Evening of Elegance attendance surpasses NOD for first time
Two parties competed for the attention of Rice students on Oct. 21: Wiess College’s Night of Decadence and Chi Alpha’s Evening of Elegance.
Attendance at NOD dropped to around 800 students this year from around 1,100 last year, according to estimates by current and past Wiess social vice presidents, while Chi Alpha Assistant Director Eric Mingle said attendance at this year’s Evening of Elegance surpassed 1,000 attendants compared to less than 700 last year.
NOD, a public party hosted by Wiess starting in 1972, garnered national attention in 2012 when 10 students were hospitalized during the party. This year, zero students were transported the night of NOD, according to Wiess social vice president Sarah Silberman.
Silberman said this year’s costume contest and clothing drive may have made students feel more comfortable coming to NOD more clothed and reduced their need to pregame before attending.
“I think that having a safe party culture on campus is extremely important, and I feel like NOD this year was very safe,” Silberman, a sophomore, said. “I also feel that NOD can be a great time to express body and sex positivity, two things that are integral to Rice's culture.”
Editors' note: NOD attendance numbers for 2012-2015 were omitted in the above infographic due to lack of availability of the data.
Chi Alpha started EOE four years ago to provide an alternative to NOD, according to Chi Alpha staff member Mathison Ingham (Hanszen ’14). Ingham said the increase in EOE attendees likely occurred as students who had fun in past years invited their friends to join them.
“We decided to throw a party that would be a true alternative so that people wouldn’t feel like NOD was the only socially acceptable option,” Ingham said. “We wanted to create an event that gave dignity to people and let them have fun in an uplifting atmosphere.”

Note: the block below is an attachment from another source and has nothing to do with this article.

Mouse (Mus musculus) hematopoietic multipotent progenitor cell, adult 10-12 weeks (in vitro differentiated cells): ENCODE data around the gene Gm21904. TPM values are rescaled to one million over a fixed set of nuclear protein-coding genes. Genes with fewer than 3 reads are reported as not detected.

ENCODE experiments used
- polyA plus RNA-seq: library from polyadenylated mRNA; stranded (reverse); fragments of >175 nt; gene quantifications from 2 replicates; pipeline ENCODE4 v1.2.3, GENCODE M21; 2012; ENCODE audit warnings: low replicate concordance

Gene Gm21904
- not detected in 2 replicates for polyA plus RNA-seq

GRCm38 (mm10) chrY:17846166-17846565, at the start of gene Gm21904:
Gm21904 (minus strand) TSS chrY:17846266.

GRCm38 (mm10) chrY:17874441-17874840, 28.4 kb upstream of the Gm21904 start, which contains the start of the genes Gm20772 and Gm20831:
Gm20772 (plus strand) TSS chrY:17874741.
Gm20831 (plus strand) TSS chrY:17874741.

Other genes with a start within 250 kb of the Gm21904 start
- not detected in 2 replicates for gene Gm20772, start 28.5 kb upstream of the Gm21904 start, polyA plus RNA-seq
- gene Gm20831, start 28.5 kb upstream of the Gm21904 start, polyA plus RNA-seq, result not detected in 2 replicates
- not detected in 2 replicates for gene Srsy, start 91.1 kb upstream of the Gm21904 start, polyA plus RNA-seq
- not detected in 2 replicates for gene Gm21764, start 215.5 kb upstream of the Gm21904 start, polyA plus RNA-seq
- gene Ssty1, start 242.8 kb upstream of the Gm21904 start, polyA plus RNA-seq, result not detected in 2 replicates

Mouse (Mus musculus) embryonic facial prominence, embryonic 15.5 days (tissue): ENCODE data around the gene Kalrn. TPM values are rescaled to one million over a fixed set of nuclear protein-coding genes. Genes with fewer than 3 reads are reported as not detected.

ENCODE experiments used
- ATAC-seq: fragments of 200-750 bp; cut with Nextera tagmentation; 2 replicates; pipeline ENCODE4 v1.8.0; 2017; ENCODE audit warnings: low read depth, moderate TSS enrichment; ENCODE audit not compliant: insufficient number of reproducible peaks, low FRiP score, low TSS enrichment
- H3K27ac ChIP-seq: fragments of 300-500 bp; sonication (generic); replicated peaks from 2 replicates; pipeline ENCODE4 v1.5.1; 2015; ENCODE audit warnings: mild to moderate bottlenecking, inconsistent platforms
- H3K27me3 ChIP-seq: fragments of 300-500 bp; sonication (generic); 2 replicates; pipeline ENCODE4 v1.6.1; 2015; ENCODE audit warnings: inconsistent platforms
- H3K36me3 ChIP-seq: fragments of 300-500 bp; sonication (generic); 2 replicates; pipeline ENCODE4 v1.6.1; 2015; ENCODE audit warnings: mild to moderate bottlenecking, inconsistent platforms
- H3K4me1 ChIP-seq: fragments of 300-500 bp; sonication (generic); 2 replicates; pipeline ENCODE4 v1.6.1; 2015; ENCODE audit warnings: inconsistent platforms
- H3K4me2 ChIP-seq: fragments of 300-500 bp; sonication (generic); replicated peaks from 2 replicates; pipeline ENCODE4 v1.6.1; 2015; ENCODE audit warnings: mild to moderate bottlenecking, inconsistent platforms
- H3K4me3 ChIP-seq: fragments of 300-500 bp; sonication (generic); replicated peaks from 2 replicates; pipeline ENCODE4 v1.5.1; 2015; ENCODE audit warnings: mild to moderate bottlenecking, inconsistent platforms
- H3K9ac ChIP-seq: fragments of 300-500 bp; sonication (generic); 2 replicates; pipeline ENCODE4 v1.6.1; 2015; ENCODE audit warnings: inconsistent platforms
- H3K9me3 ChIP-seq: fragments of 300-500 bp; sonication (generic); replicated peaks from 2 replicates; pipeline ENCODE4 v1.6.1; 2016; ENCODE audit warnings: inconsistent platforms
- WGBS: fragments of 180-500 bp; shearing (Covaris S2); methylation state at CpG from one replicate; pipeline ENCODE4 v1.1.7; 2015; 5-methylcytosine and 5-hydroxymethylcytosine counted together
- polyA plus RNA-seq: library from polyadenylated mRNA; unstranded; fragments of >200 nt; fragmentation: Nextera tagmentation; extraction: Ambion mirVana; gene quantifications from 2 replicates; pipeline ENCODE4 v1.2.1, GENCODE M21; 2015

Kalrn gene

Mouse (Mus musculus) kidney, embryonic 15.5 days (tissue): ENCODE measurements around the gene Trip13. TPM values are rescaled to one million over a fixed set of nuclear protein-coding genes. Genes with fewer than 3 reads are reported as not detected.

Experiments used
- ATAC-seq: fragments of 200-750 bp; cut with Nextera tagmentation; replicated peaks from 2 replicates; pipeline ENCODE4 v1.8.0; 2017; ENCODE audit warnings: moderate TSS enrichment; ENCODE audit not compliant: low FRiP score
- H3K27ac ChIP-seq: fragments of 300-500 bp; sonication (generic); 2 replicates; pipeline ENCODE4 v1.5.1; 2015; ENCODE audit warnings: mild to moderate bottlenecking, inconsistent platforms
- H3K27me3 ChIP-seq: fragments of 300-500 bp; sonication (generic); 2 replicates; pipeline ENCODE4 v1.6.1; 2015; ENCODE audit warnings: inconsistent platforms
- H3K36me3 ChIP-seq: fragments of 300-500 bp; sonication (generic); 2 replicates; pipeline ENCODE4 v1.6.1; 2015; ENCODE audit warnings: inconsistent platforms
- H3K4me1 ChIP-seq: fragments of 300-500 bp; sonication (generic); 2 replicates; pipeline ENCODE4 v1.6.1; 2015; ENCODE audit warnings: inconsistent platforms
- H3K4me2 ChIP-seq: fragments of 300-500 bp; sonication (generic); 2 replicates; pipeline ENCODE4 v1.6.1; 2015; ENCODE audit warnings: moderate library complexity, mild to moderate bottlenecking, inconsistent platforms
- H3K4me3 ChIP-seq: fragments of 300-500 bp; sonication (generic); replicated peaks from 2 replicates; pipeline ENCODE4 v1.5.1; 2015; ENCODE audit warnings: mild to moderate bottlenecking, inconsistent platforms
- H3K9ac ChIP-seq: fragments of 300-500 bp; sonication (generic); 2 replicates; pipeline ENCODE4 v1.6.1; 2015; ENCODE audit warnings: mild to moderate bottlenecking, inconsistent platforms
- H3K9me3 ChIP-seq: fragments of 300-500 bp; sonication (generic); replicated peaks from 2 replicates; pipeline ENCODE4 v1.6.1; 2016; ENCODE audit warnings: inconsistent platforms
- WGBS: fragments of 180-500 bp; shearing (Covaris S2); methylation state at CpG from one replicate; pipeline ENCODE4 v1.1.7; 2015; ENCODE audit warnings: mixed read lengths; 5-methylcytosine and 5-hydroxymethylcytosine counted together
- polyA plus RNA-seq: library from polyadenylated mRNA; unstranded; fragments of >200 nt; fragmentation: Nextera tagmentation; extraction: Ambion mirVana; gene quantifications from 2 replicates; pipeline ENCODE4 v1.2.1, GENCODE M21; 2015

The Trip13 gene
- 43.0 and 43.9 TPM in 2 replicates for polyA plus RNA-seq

NOD attendees could pay $10 for a ticket before the party or $15 the night of the party. This year, about 650 of the around 800 tickets sold were bought before NOD, Silberman said, while last year, Dickman said around 800 tickets were pre-sold.
Wiess spent $14,500 on this year’s NOD, Silberman said. Last year, Wiess spent $15,000 with over half of the budget covering security costs that include the Rice University Police Department and Rice Emergency Services, according to Kristina Dickman, who coordinated the event last year.
EOE was free to attendees with over $20,000 raised for this year’s party, which included horse-drawn carriage rides, a silk climber and a live band. The funds came from donations by individuals and churches such as West University Baptist Church, according to Ingham.
McMurtry College freshman Tyler Sakakeeny said he felt he had to attend NOD after hearing all the hype surrounding the party.
“I personally was looking more to dress down than dress up,” Sakakeeny said. “To be frank though, I thought NOD was a little overrated.”
Wiess sophomore Simran Rahman attended both Evening of Elegance and NOD.
“I like the idea of being able to be both elegant and decadent,” Rahman said. “[EOE] was something straight out of a romcom. For NOD, as a Wiessman myself, I love to see so many students involved in security and caregiving — the culture of care is evident. I also love the body positive aspect of it.”
More from The Rice Thresher
Rice University students and staff members found offensive flyers in at least two locations around campus on Thursday, prompting a Rice University Police Department investigation and a response from President David Leebron via Twitter. New students arrive this weekend for Orientation Week.
While attending the four-day festival was enough to give us some pretty persistent post-concert depression (not to mention legs of steel and black festival snot for days), there were some parts that we won’t really miss — like the canned water and soul-sucking L trip back to our Airbnb. While not all aspects of Lollapalooza may have been worth storming the fence for, there were certainly many that left a lasting impression, and reasons that Lollapalooza stood out as a festival to remember.
“For a lot of people, you just got to know him over time and before you knew it you were pretty close — sometimes without even realizing it,” Heggie said. “All it took was sitting with him at dinner or playing a few games of pool.”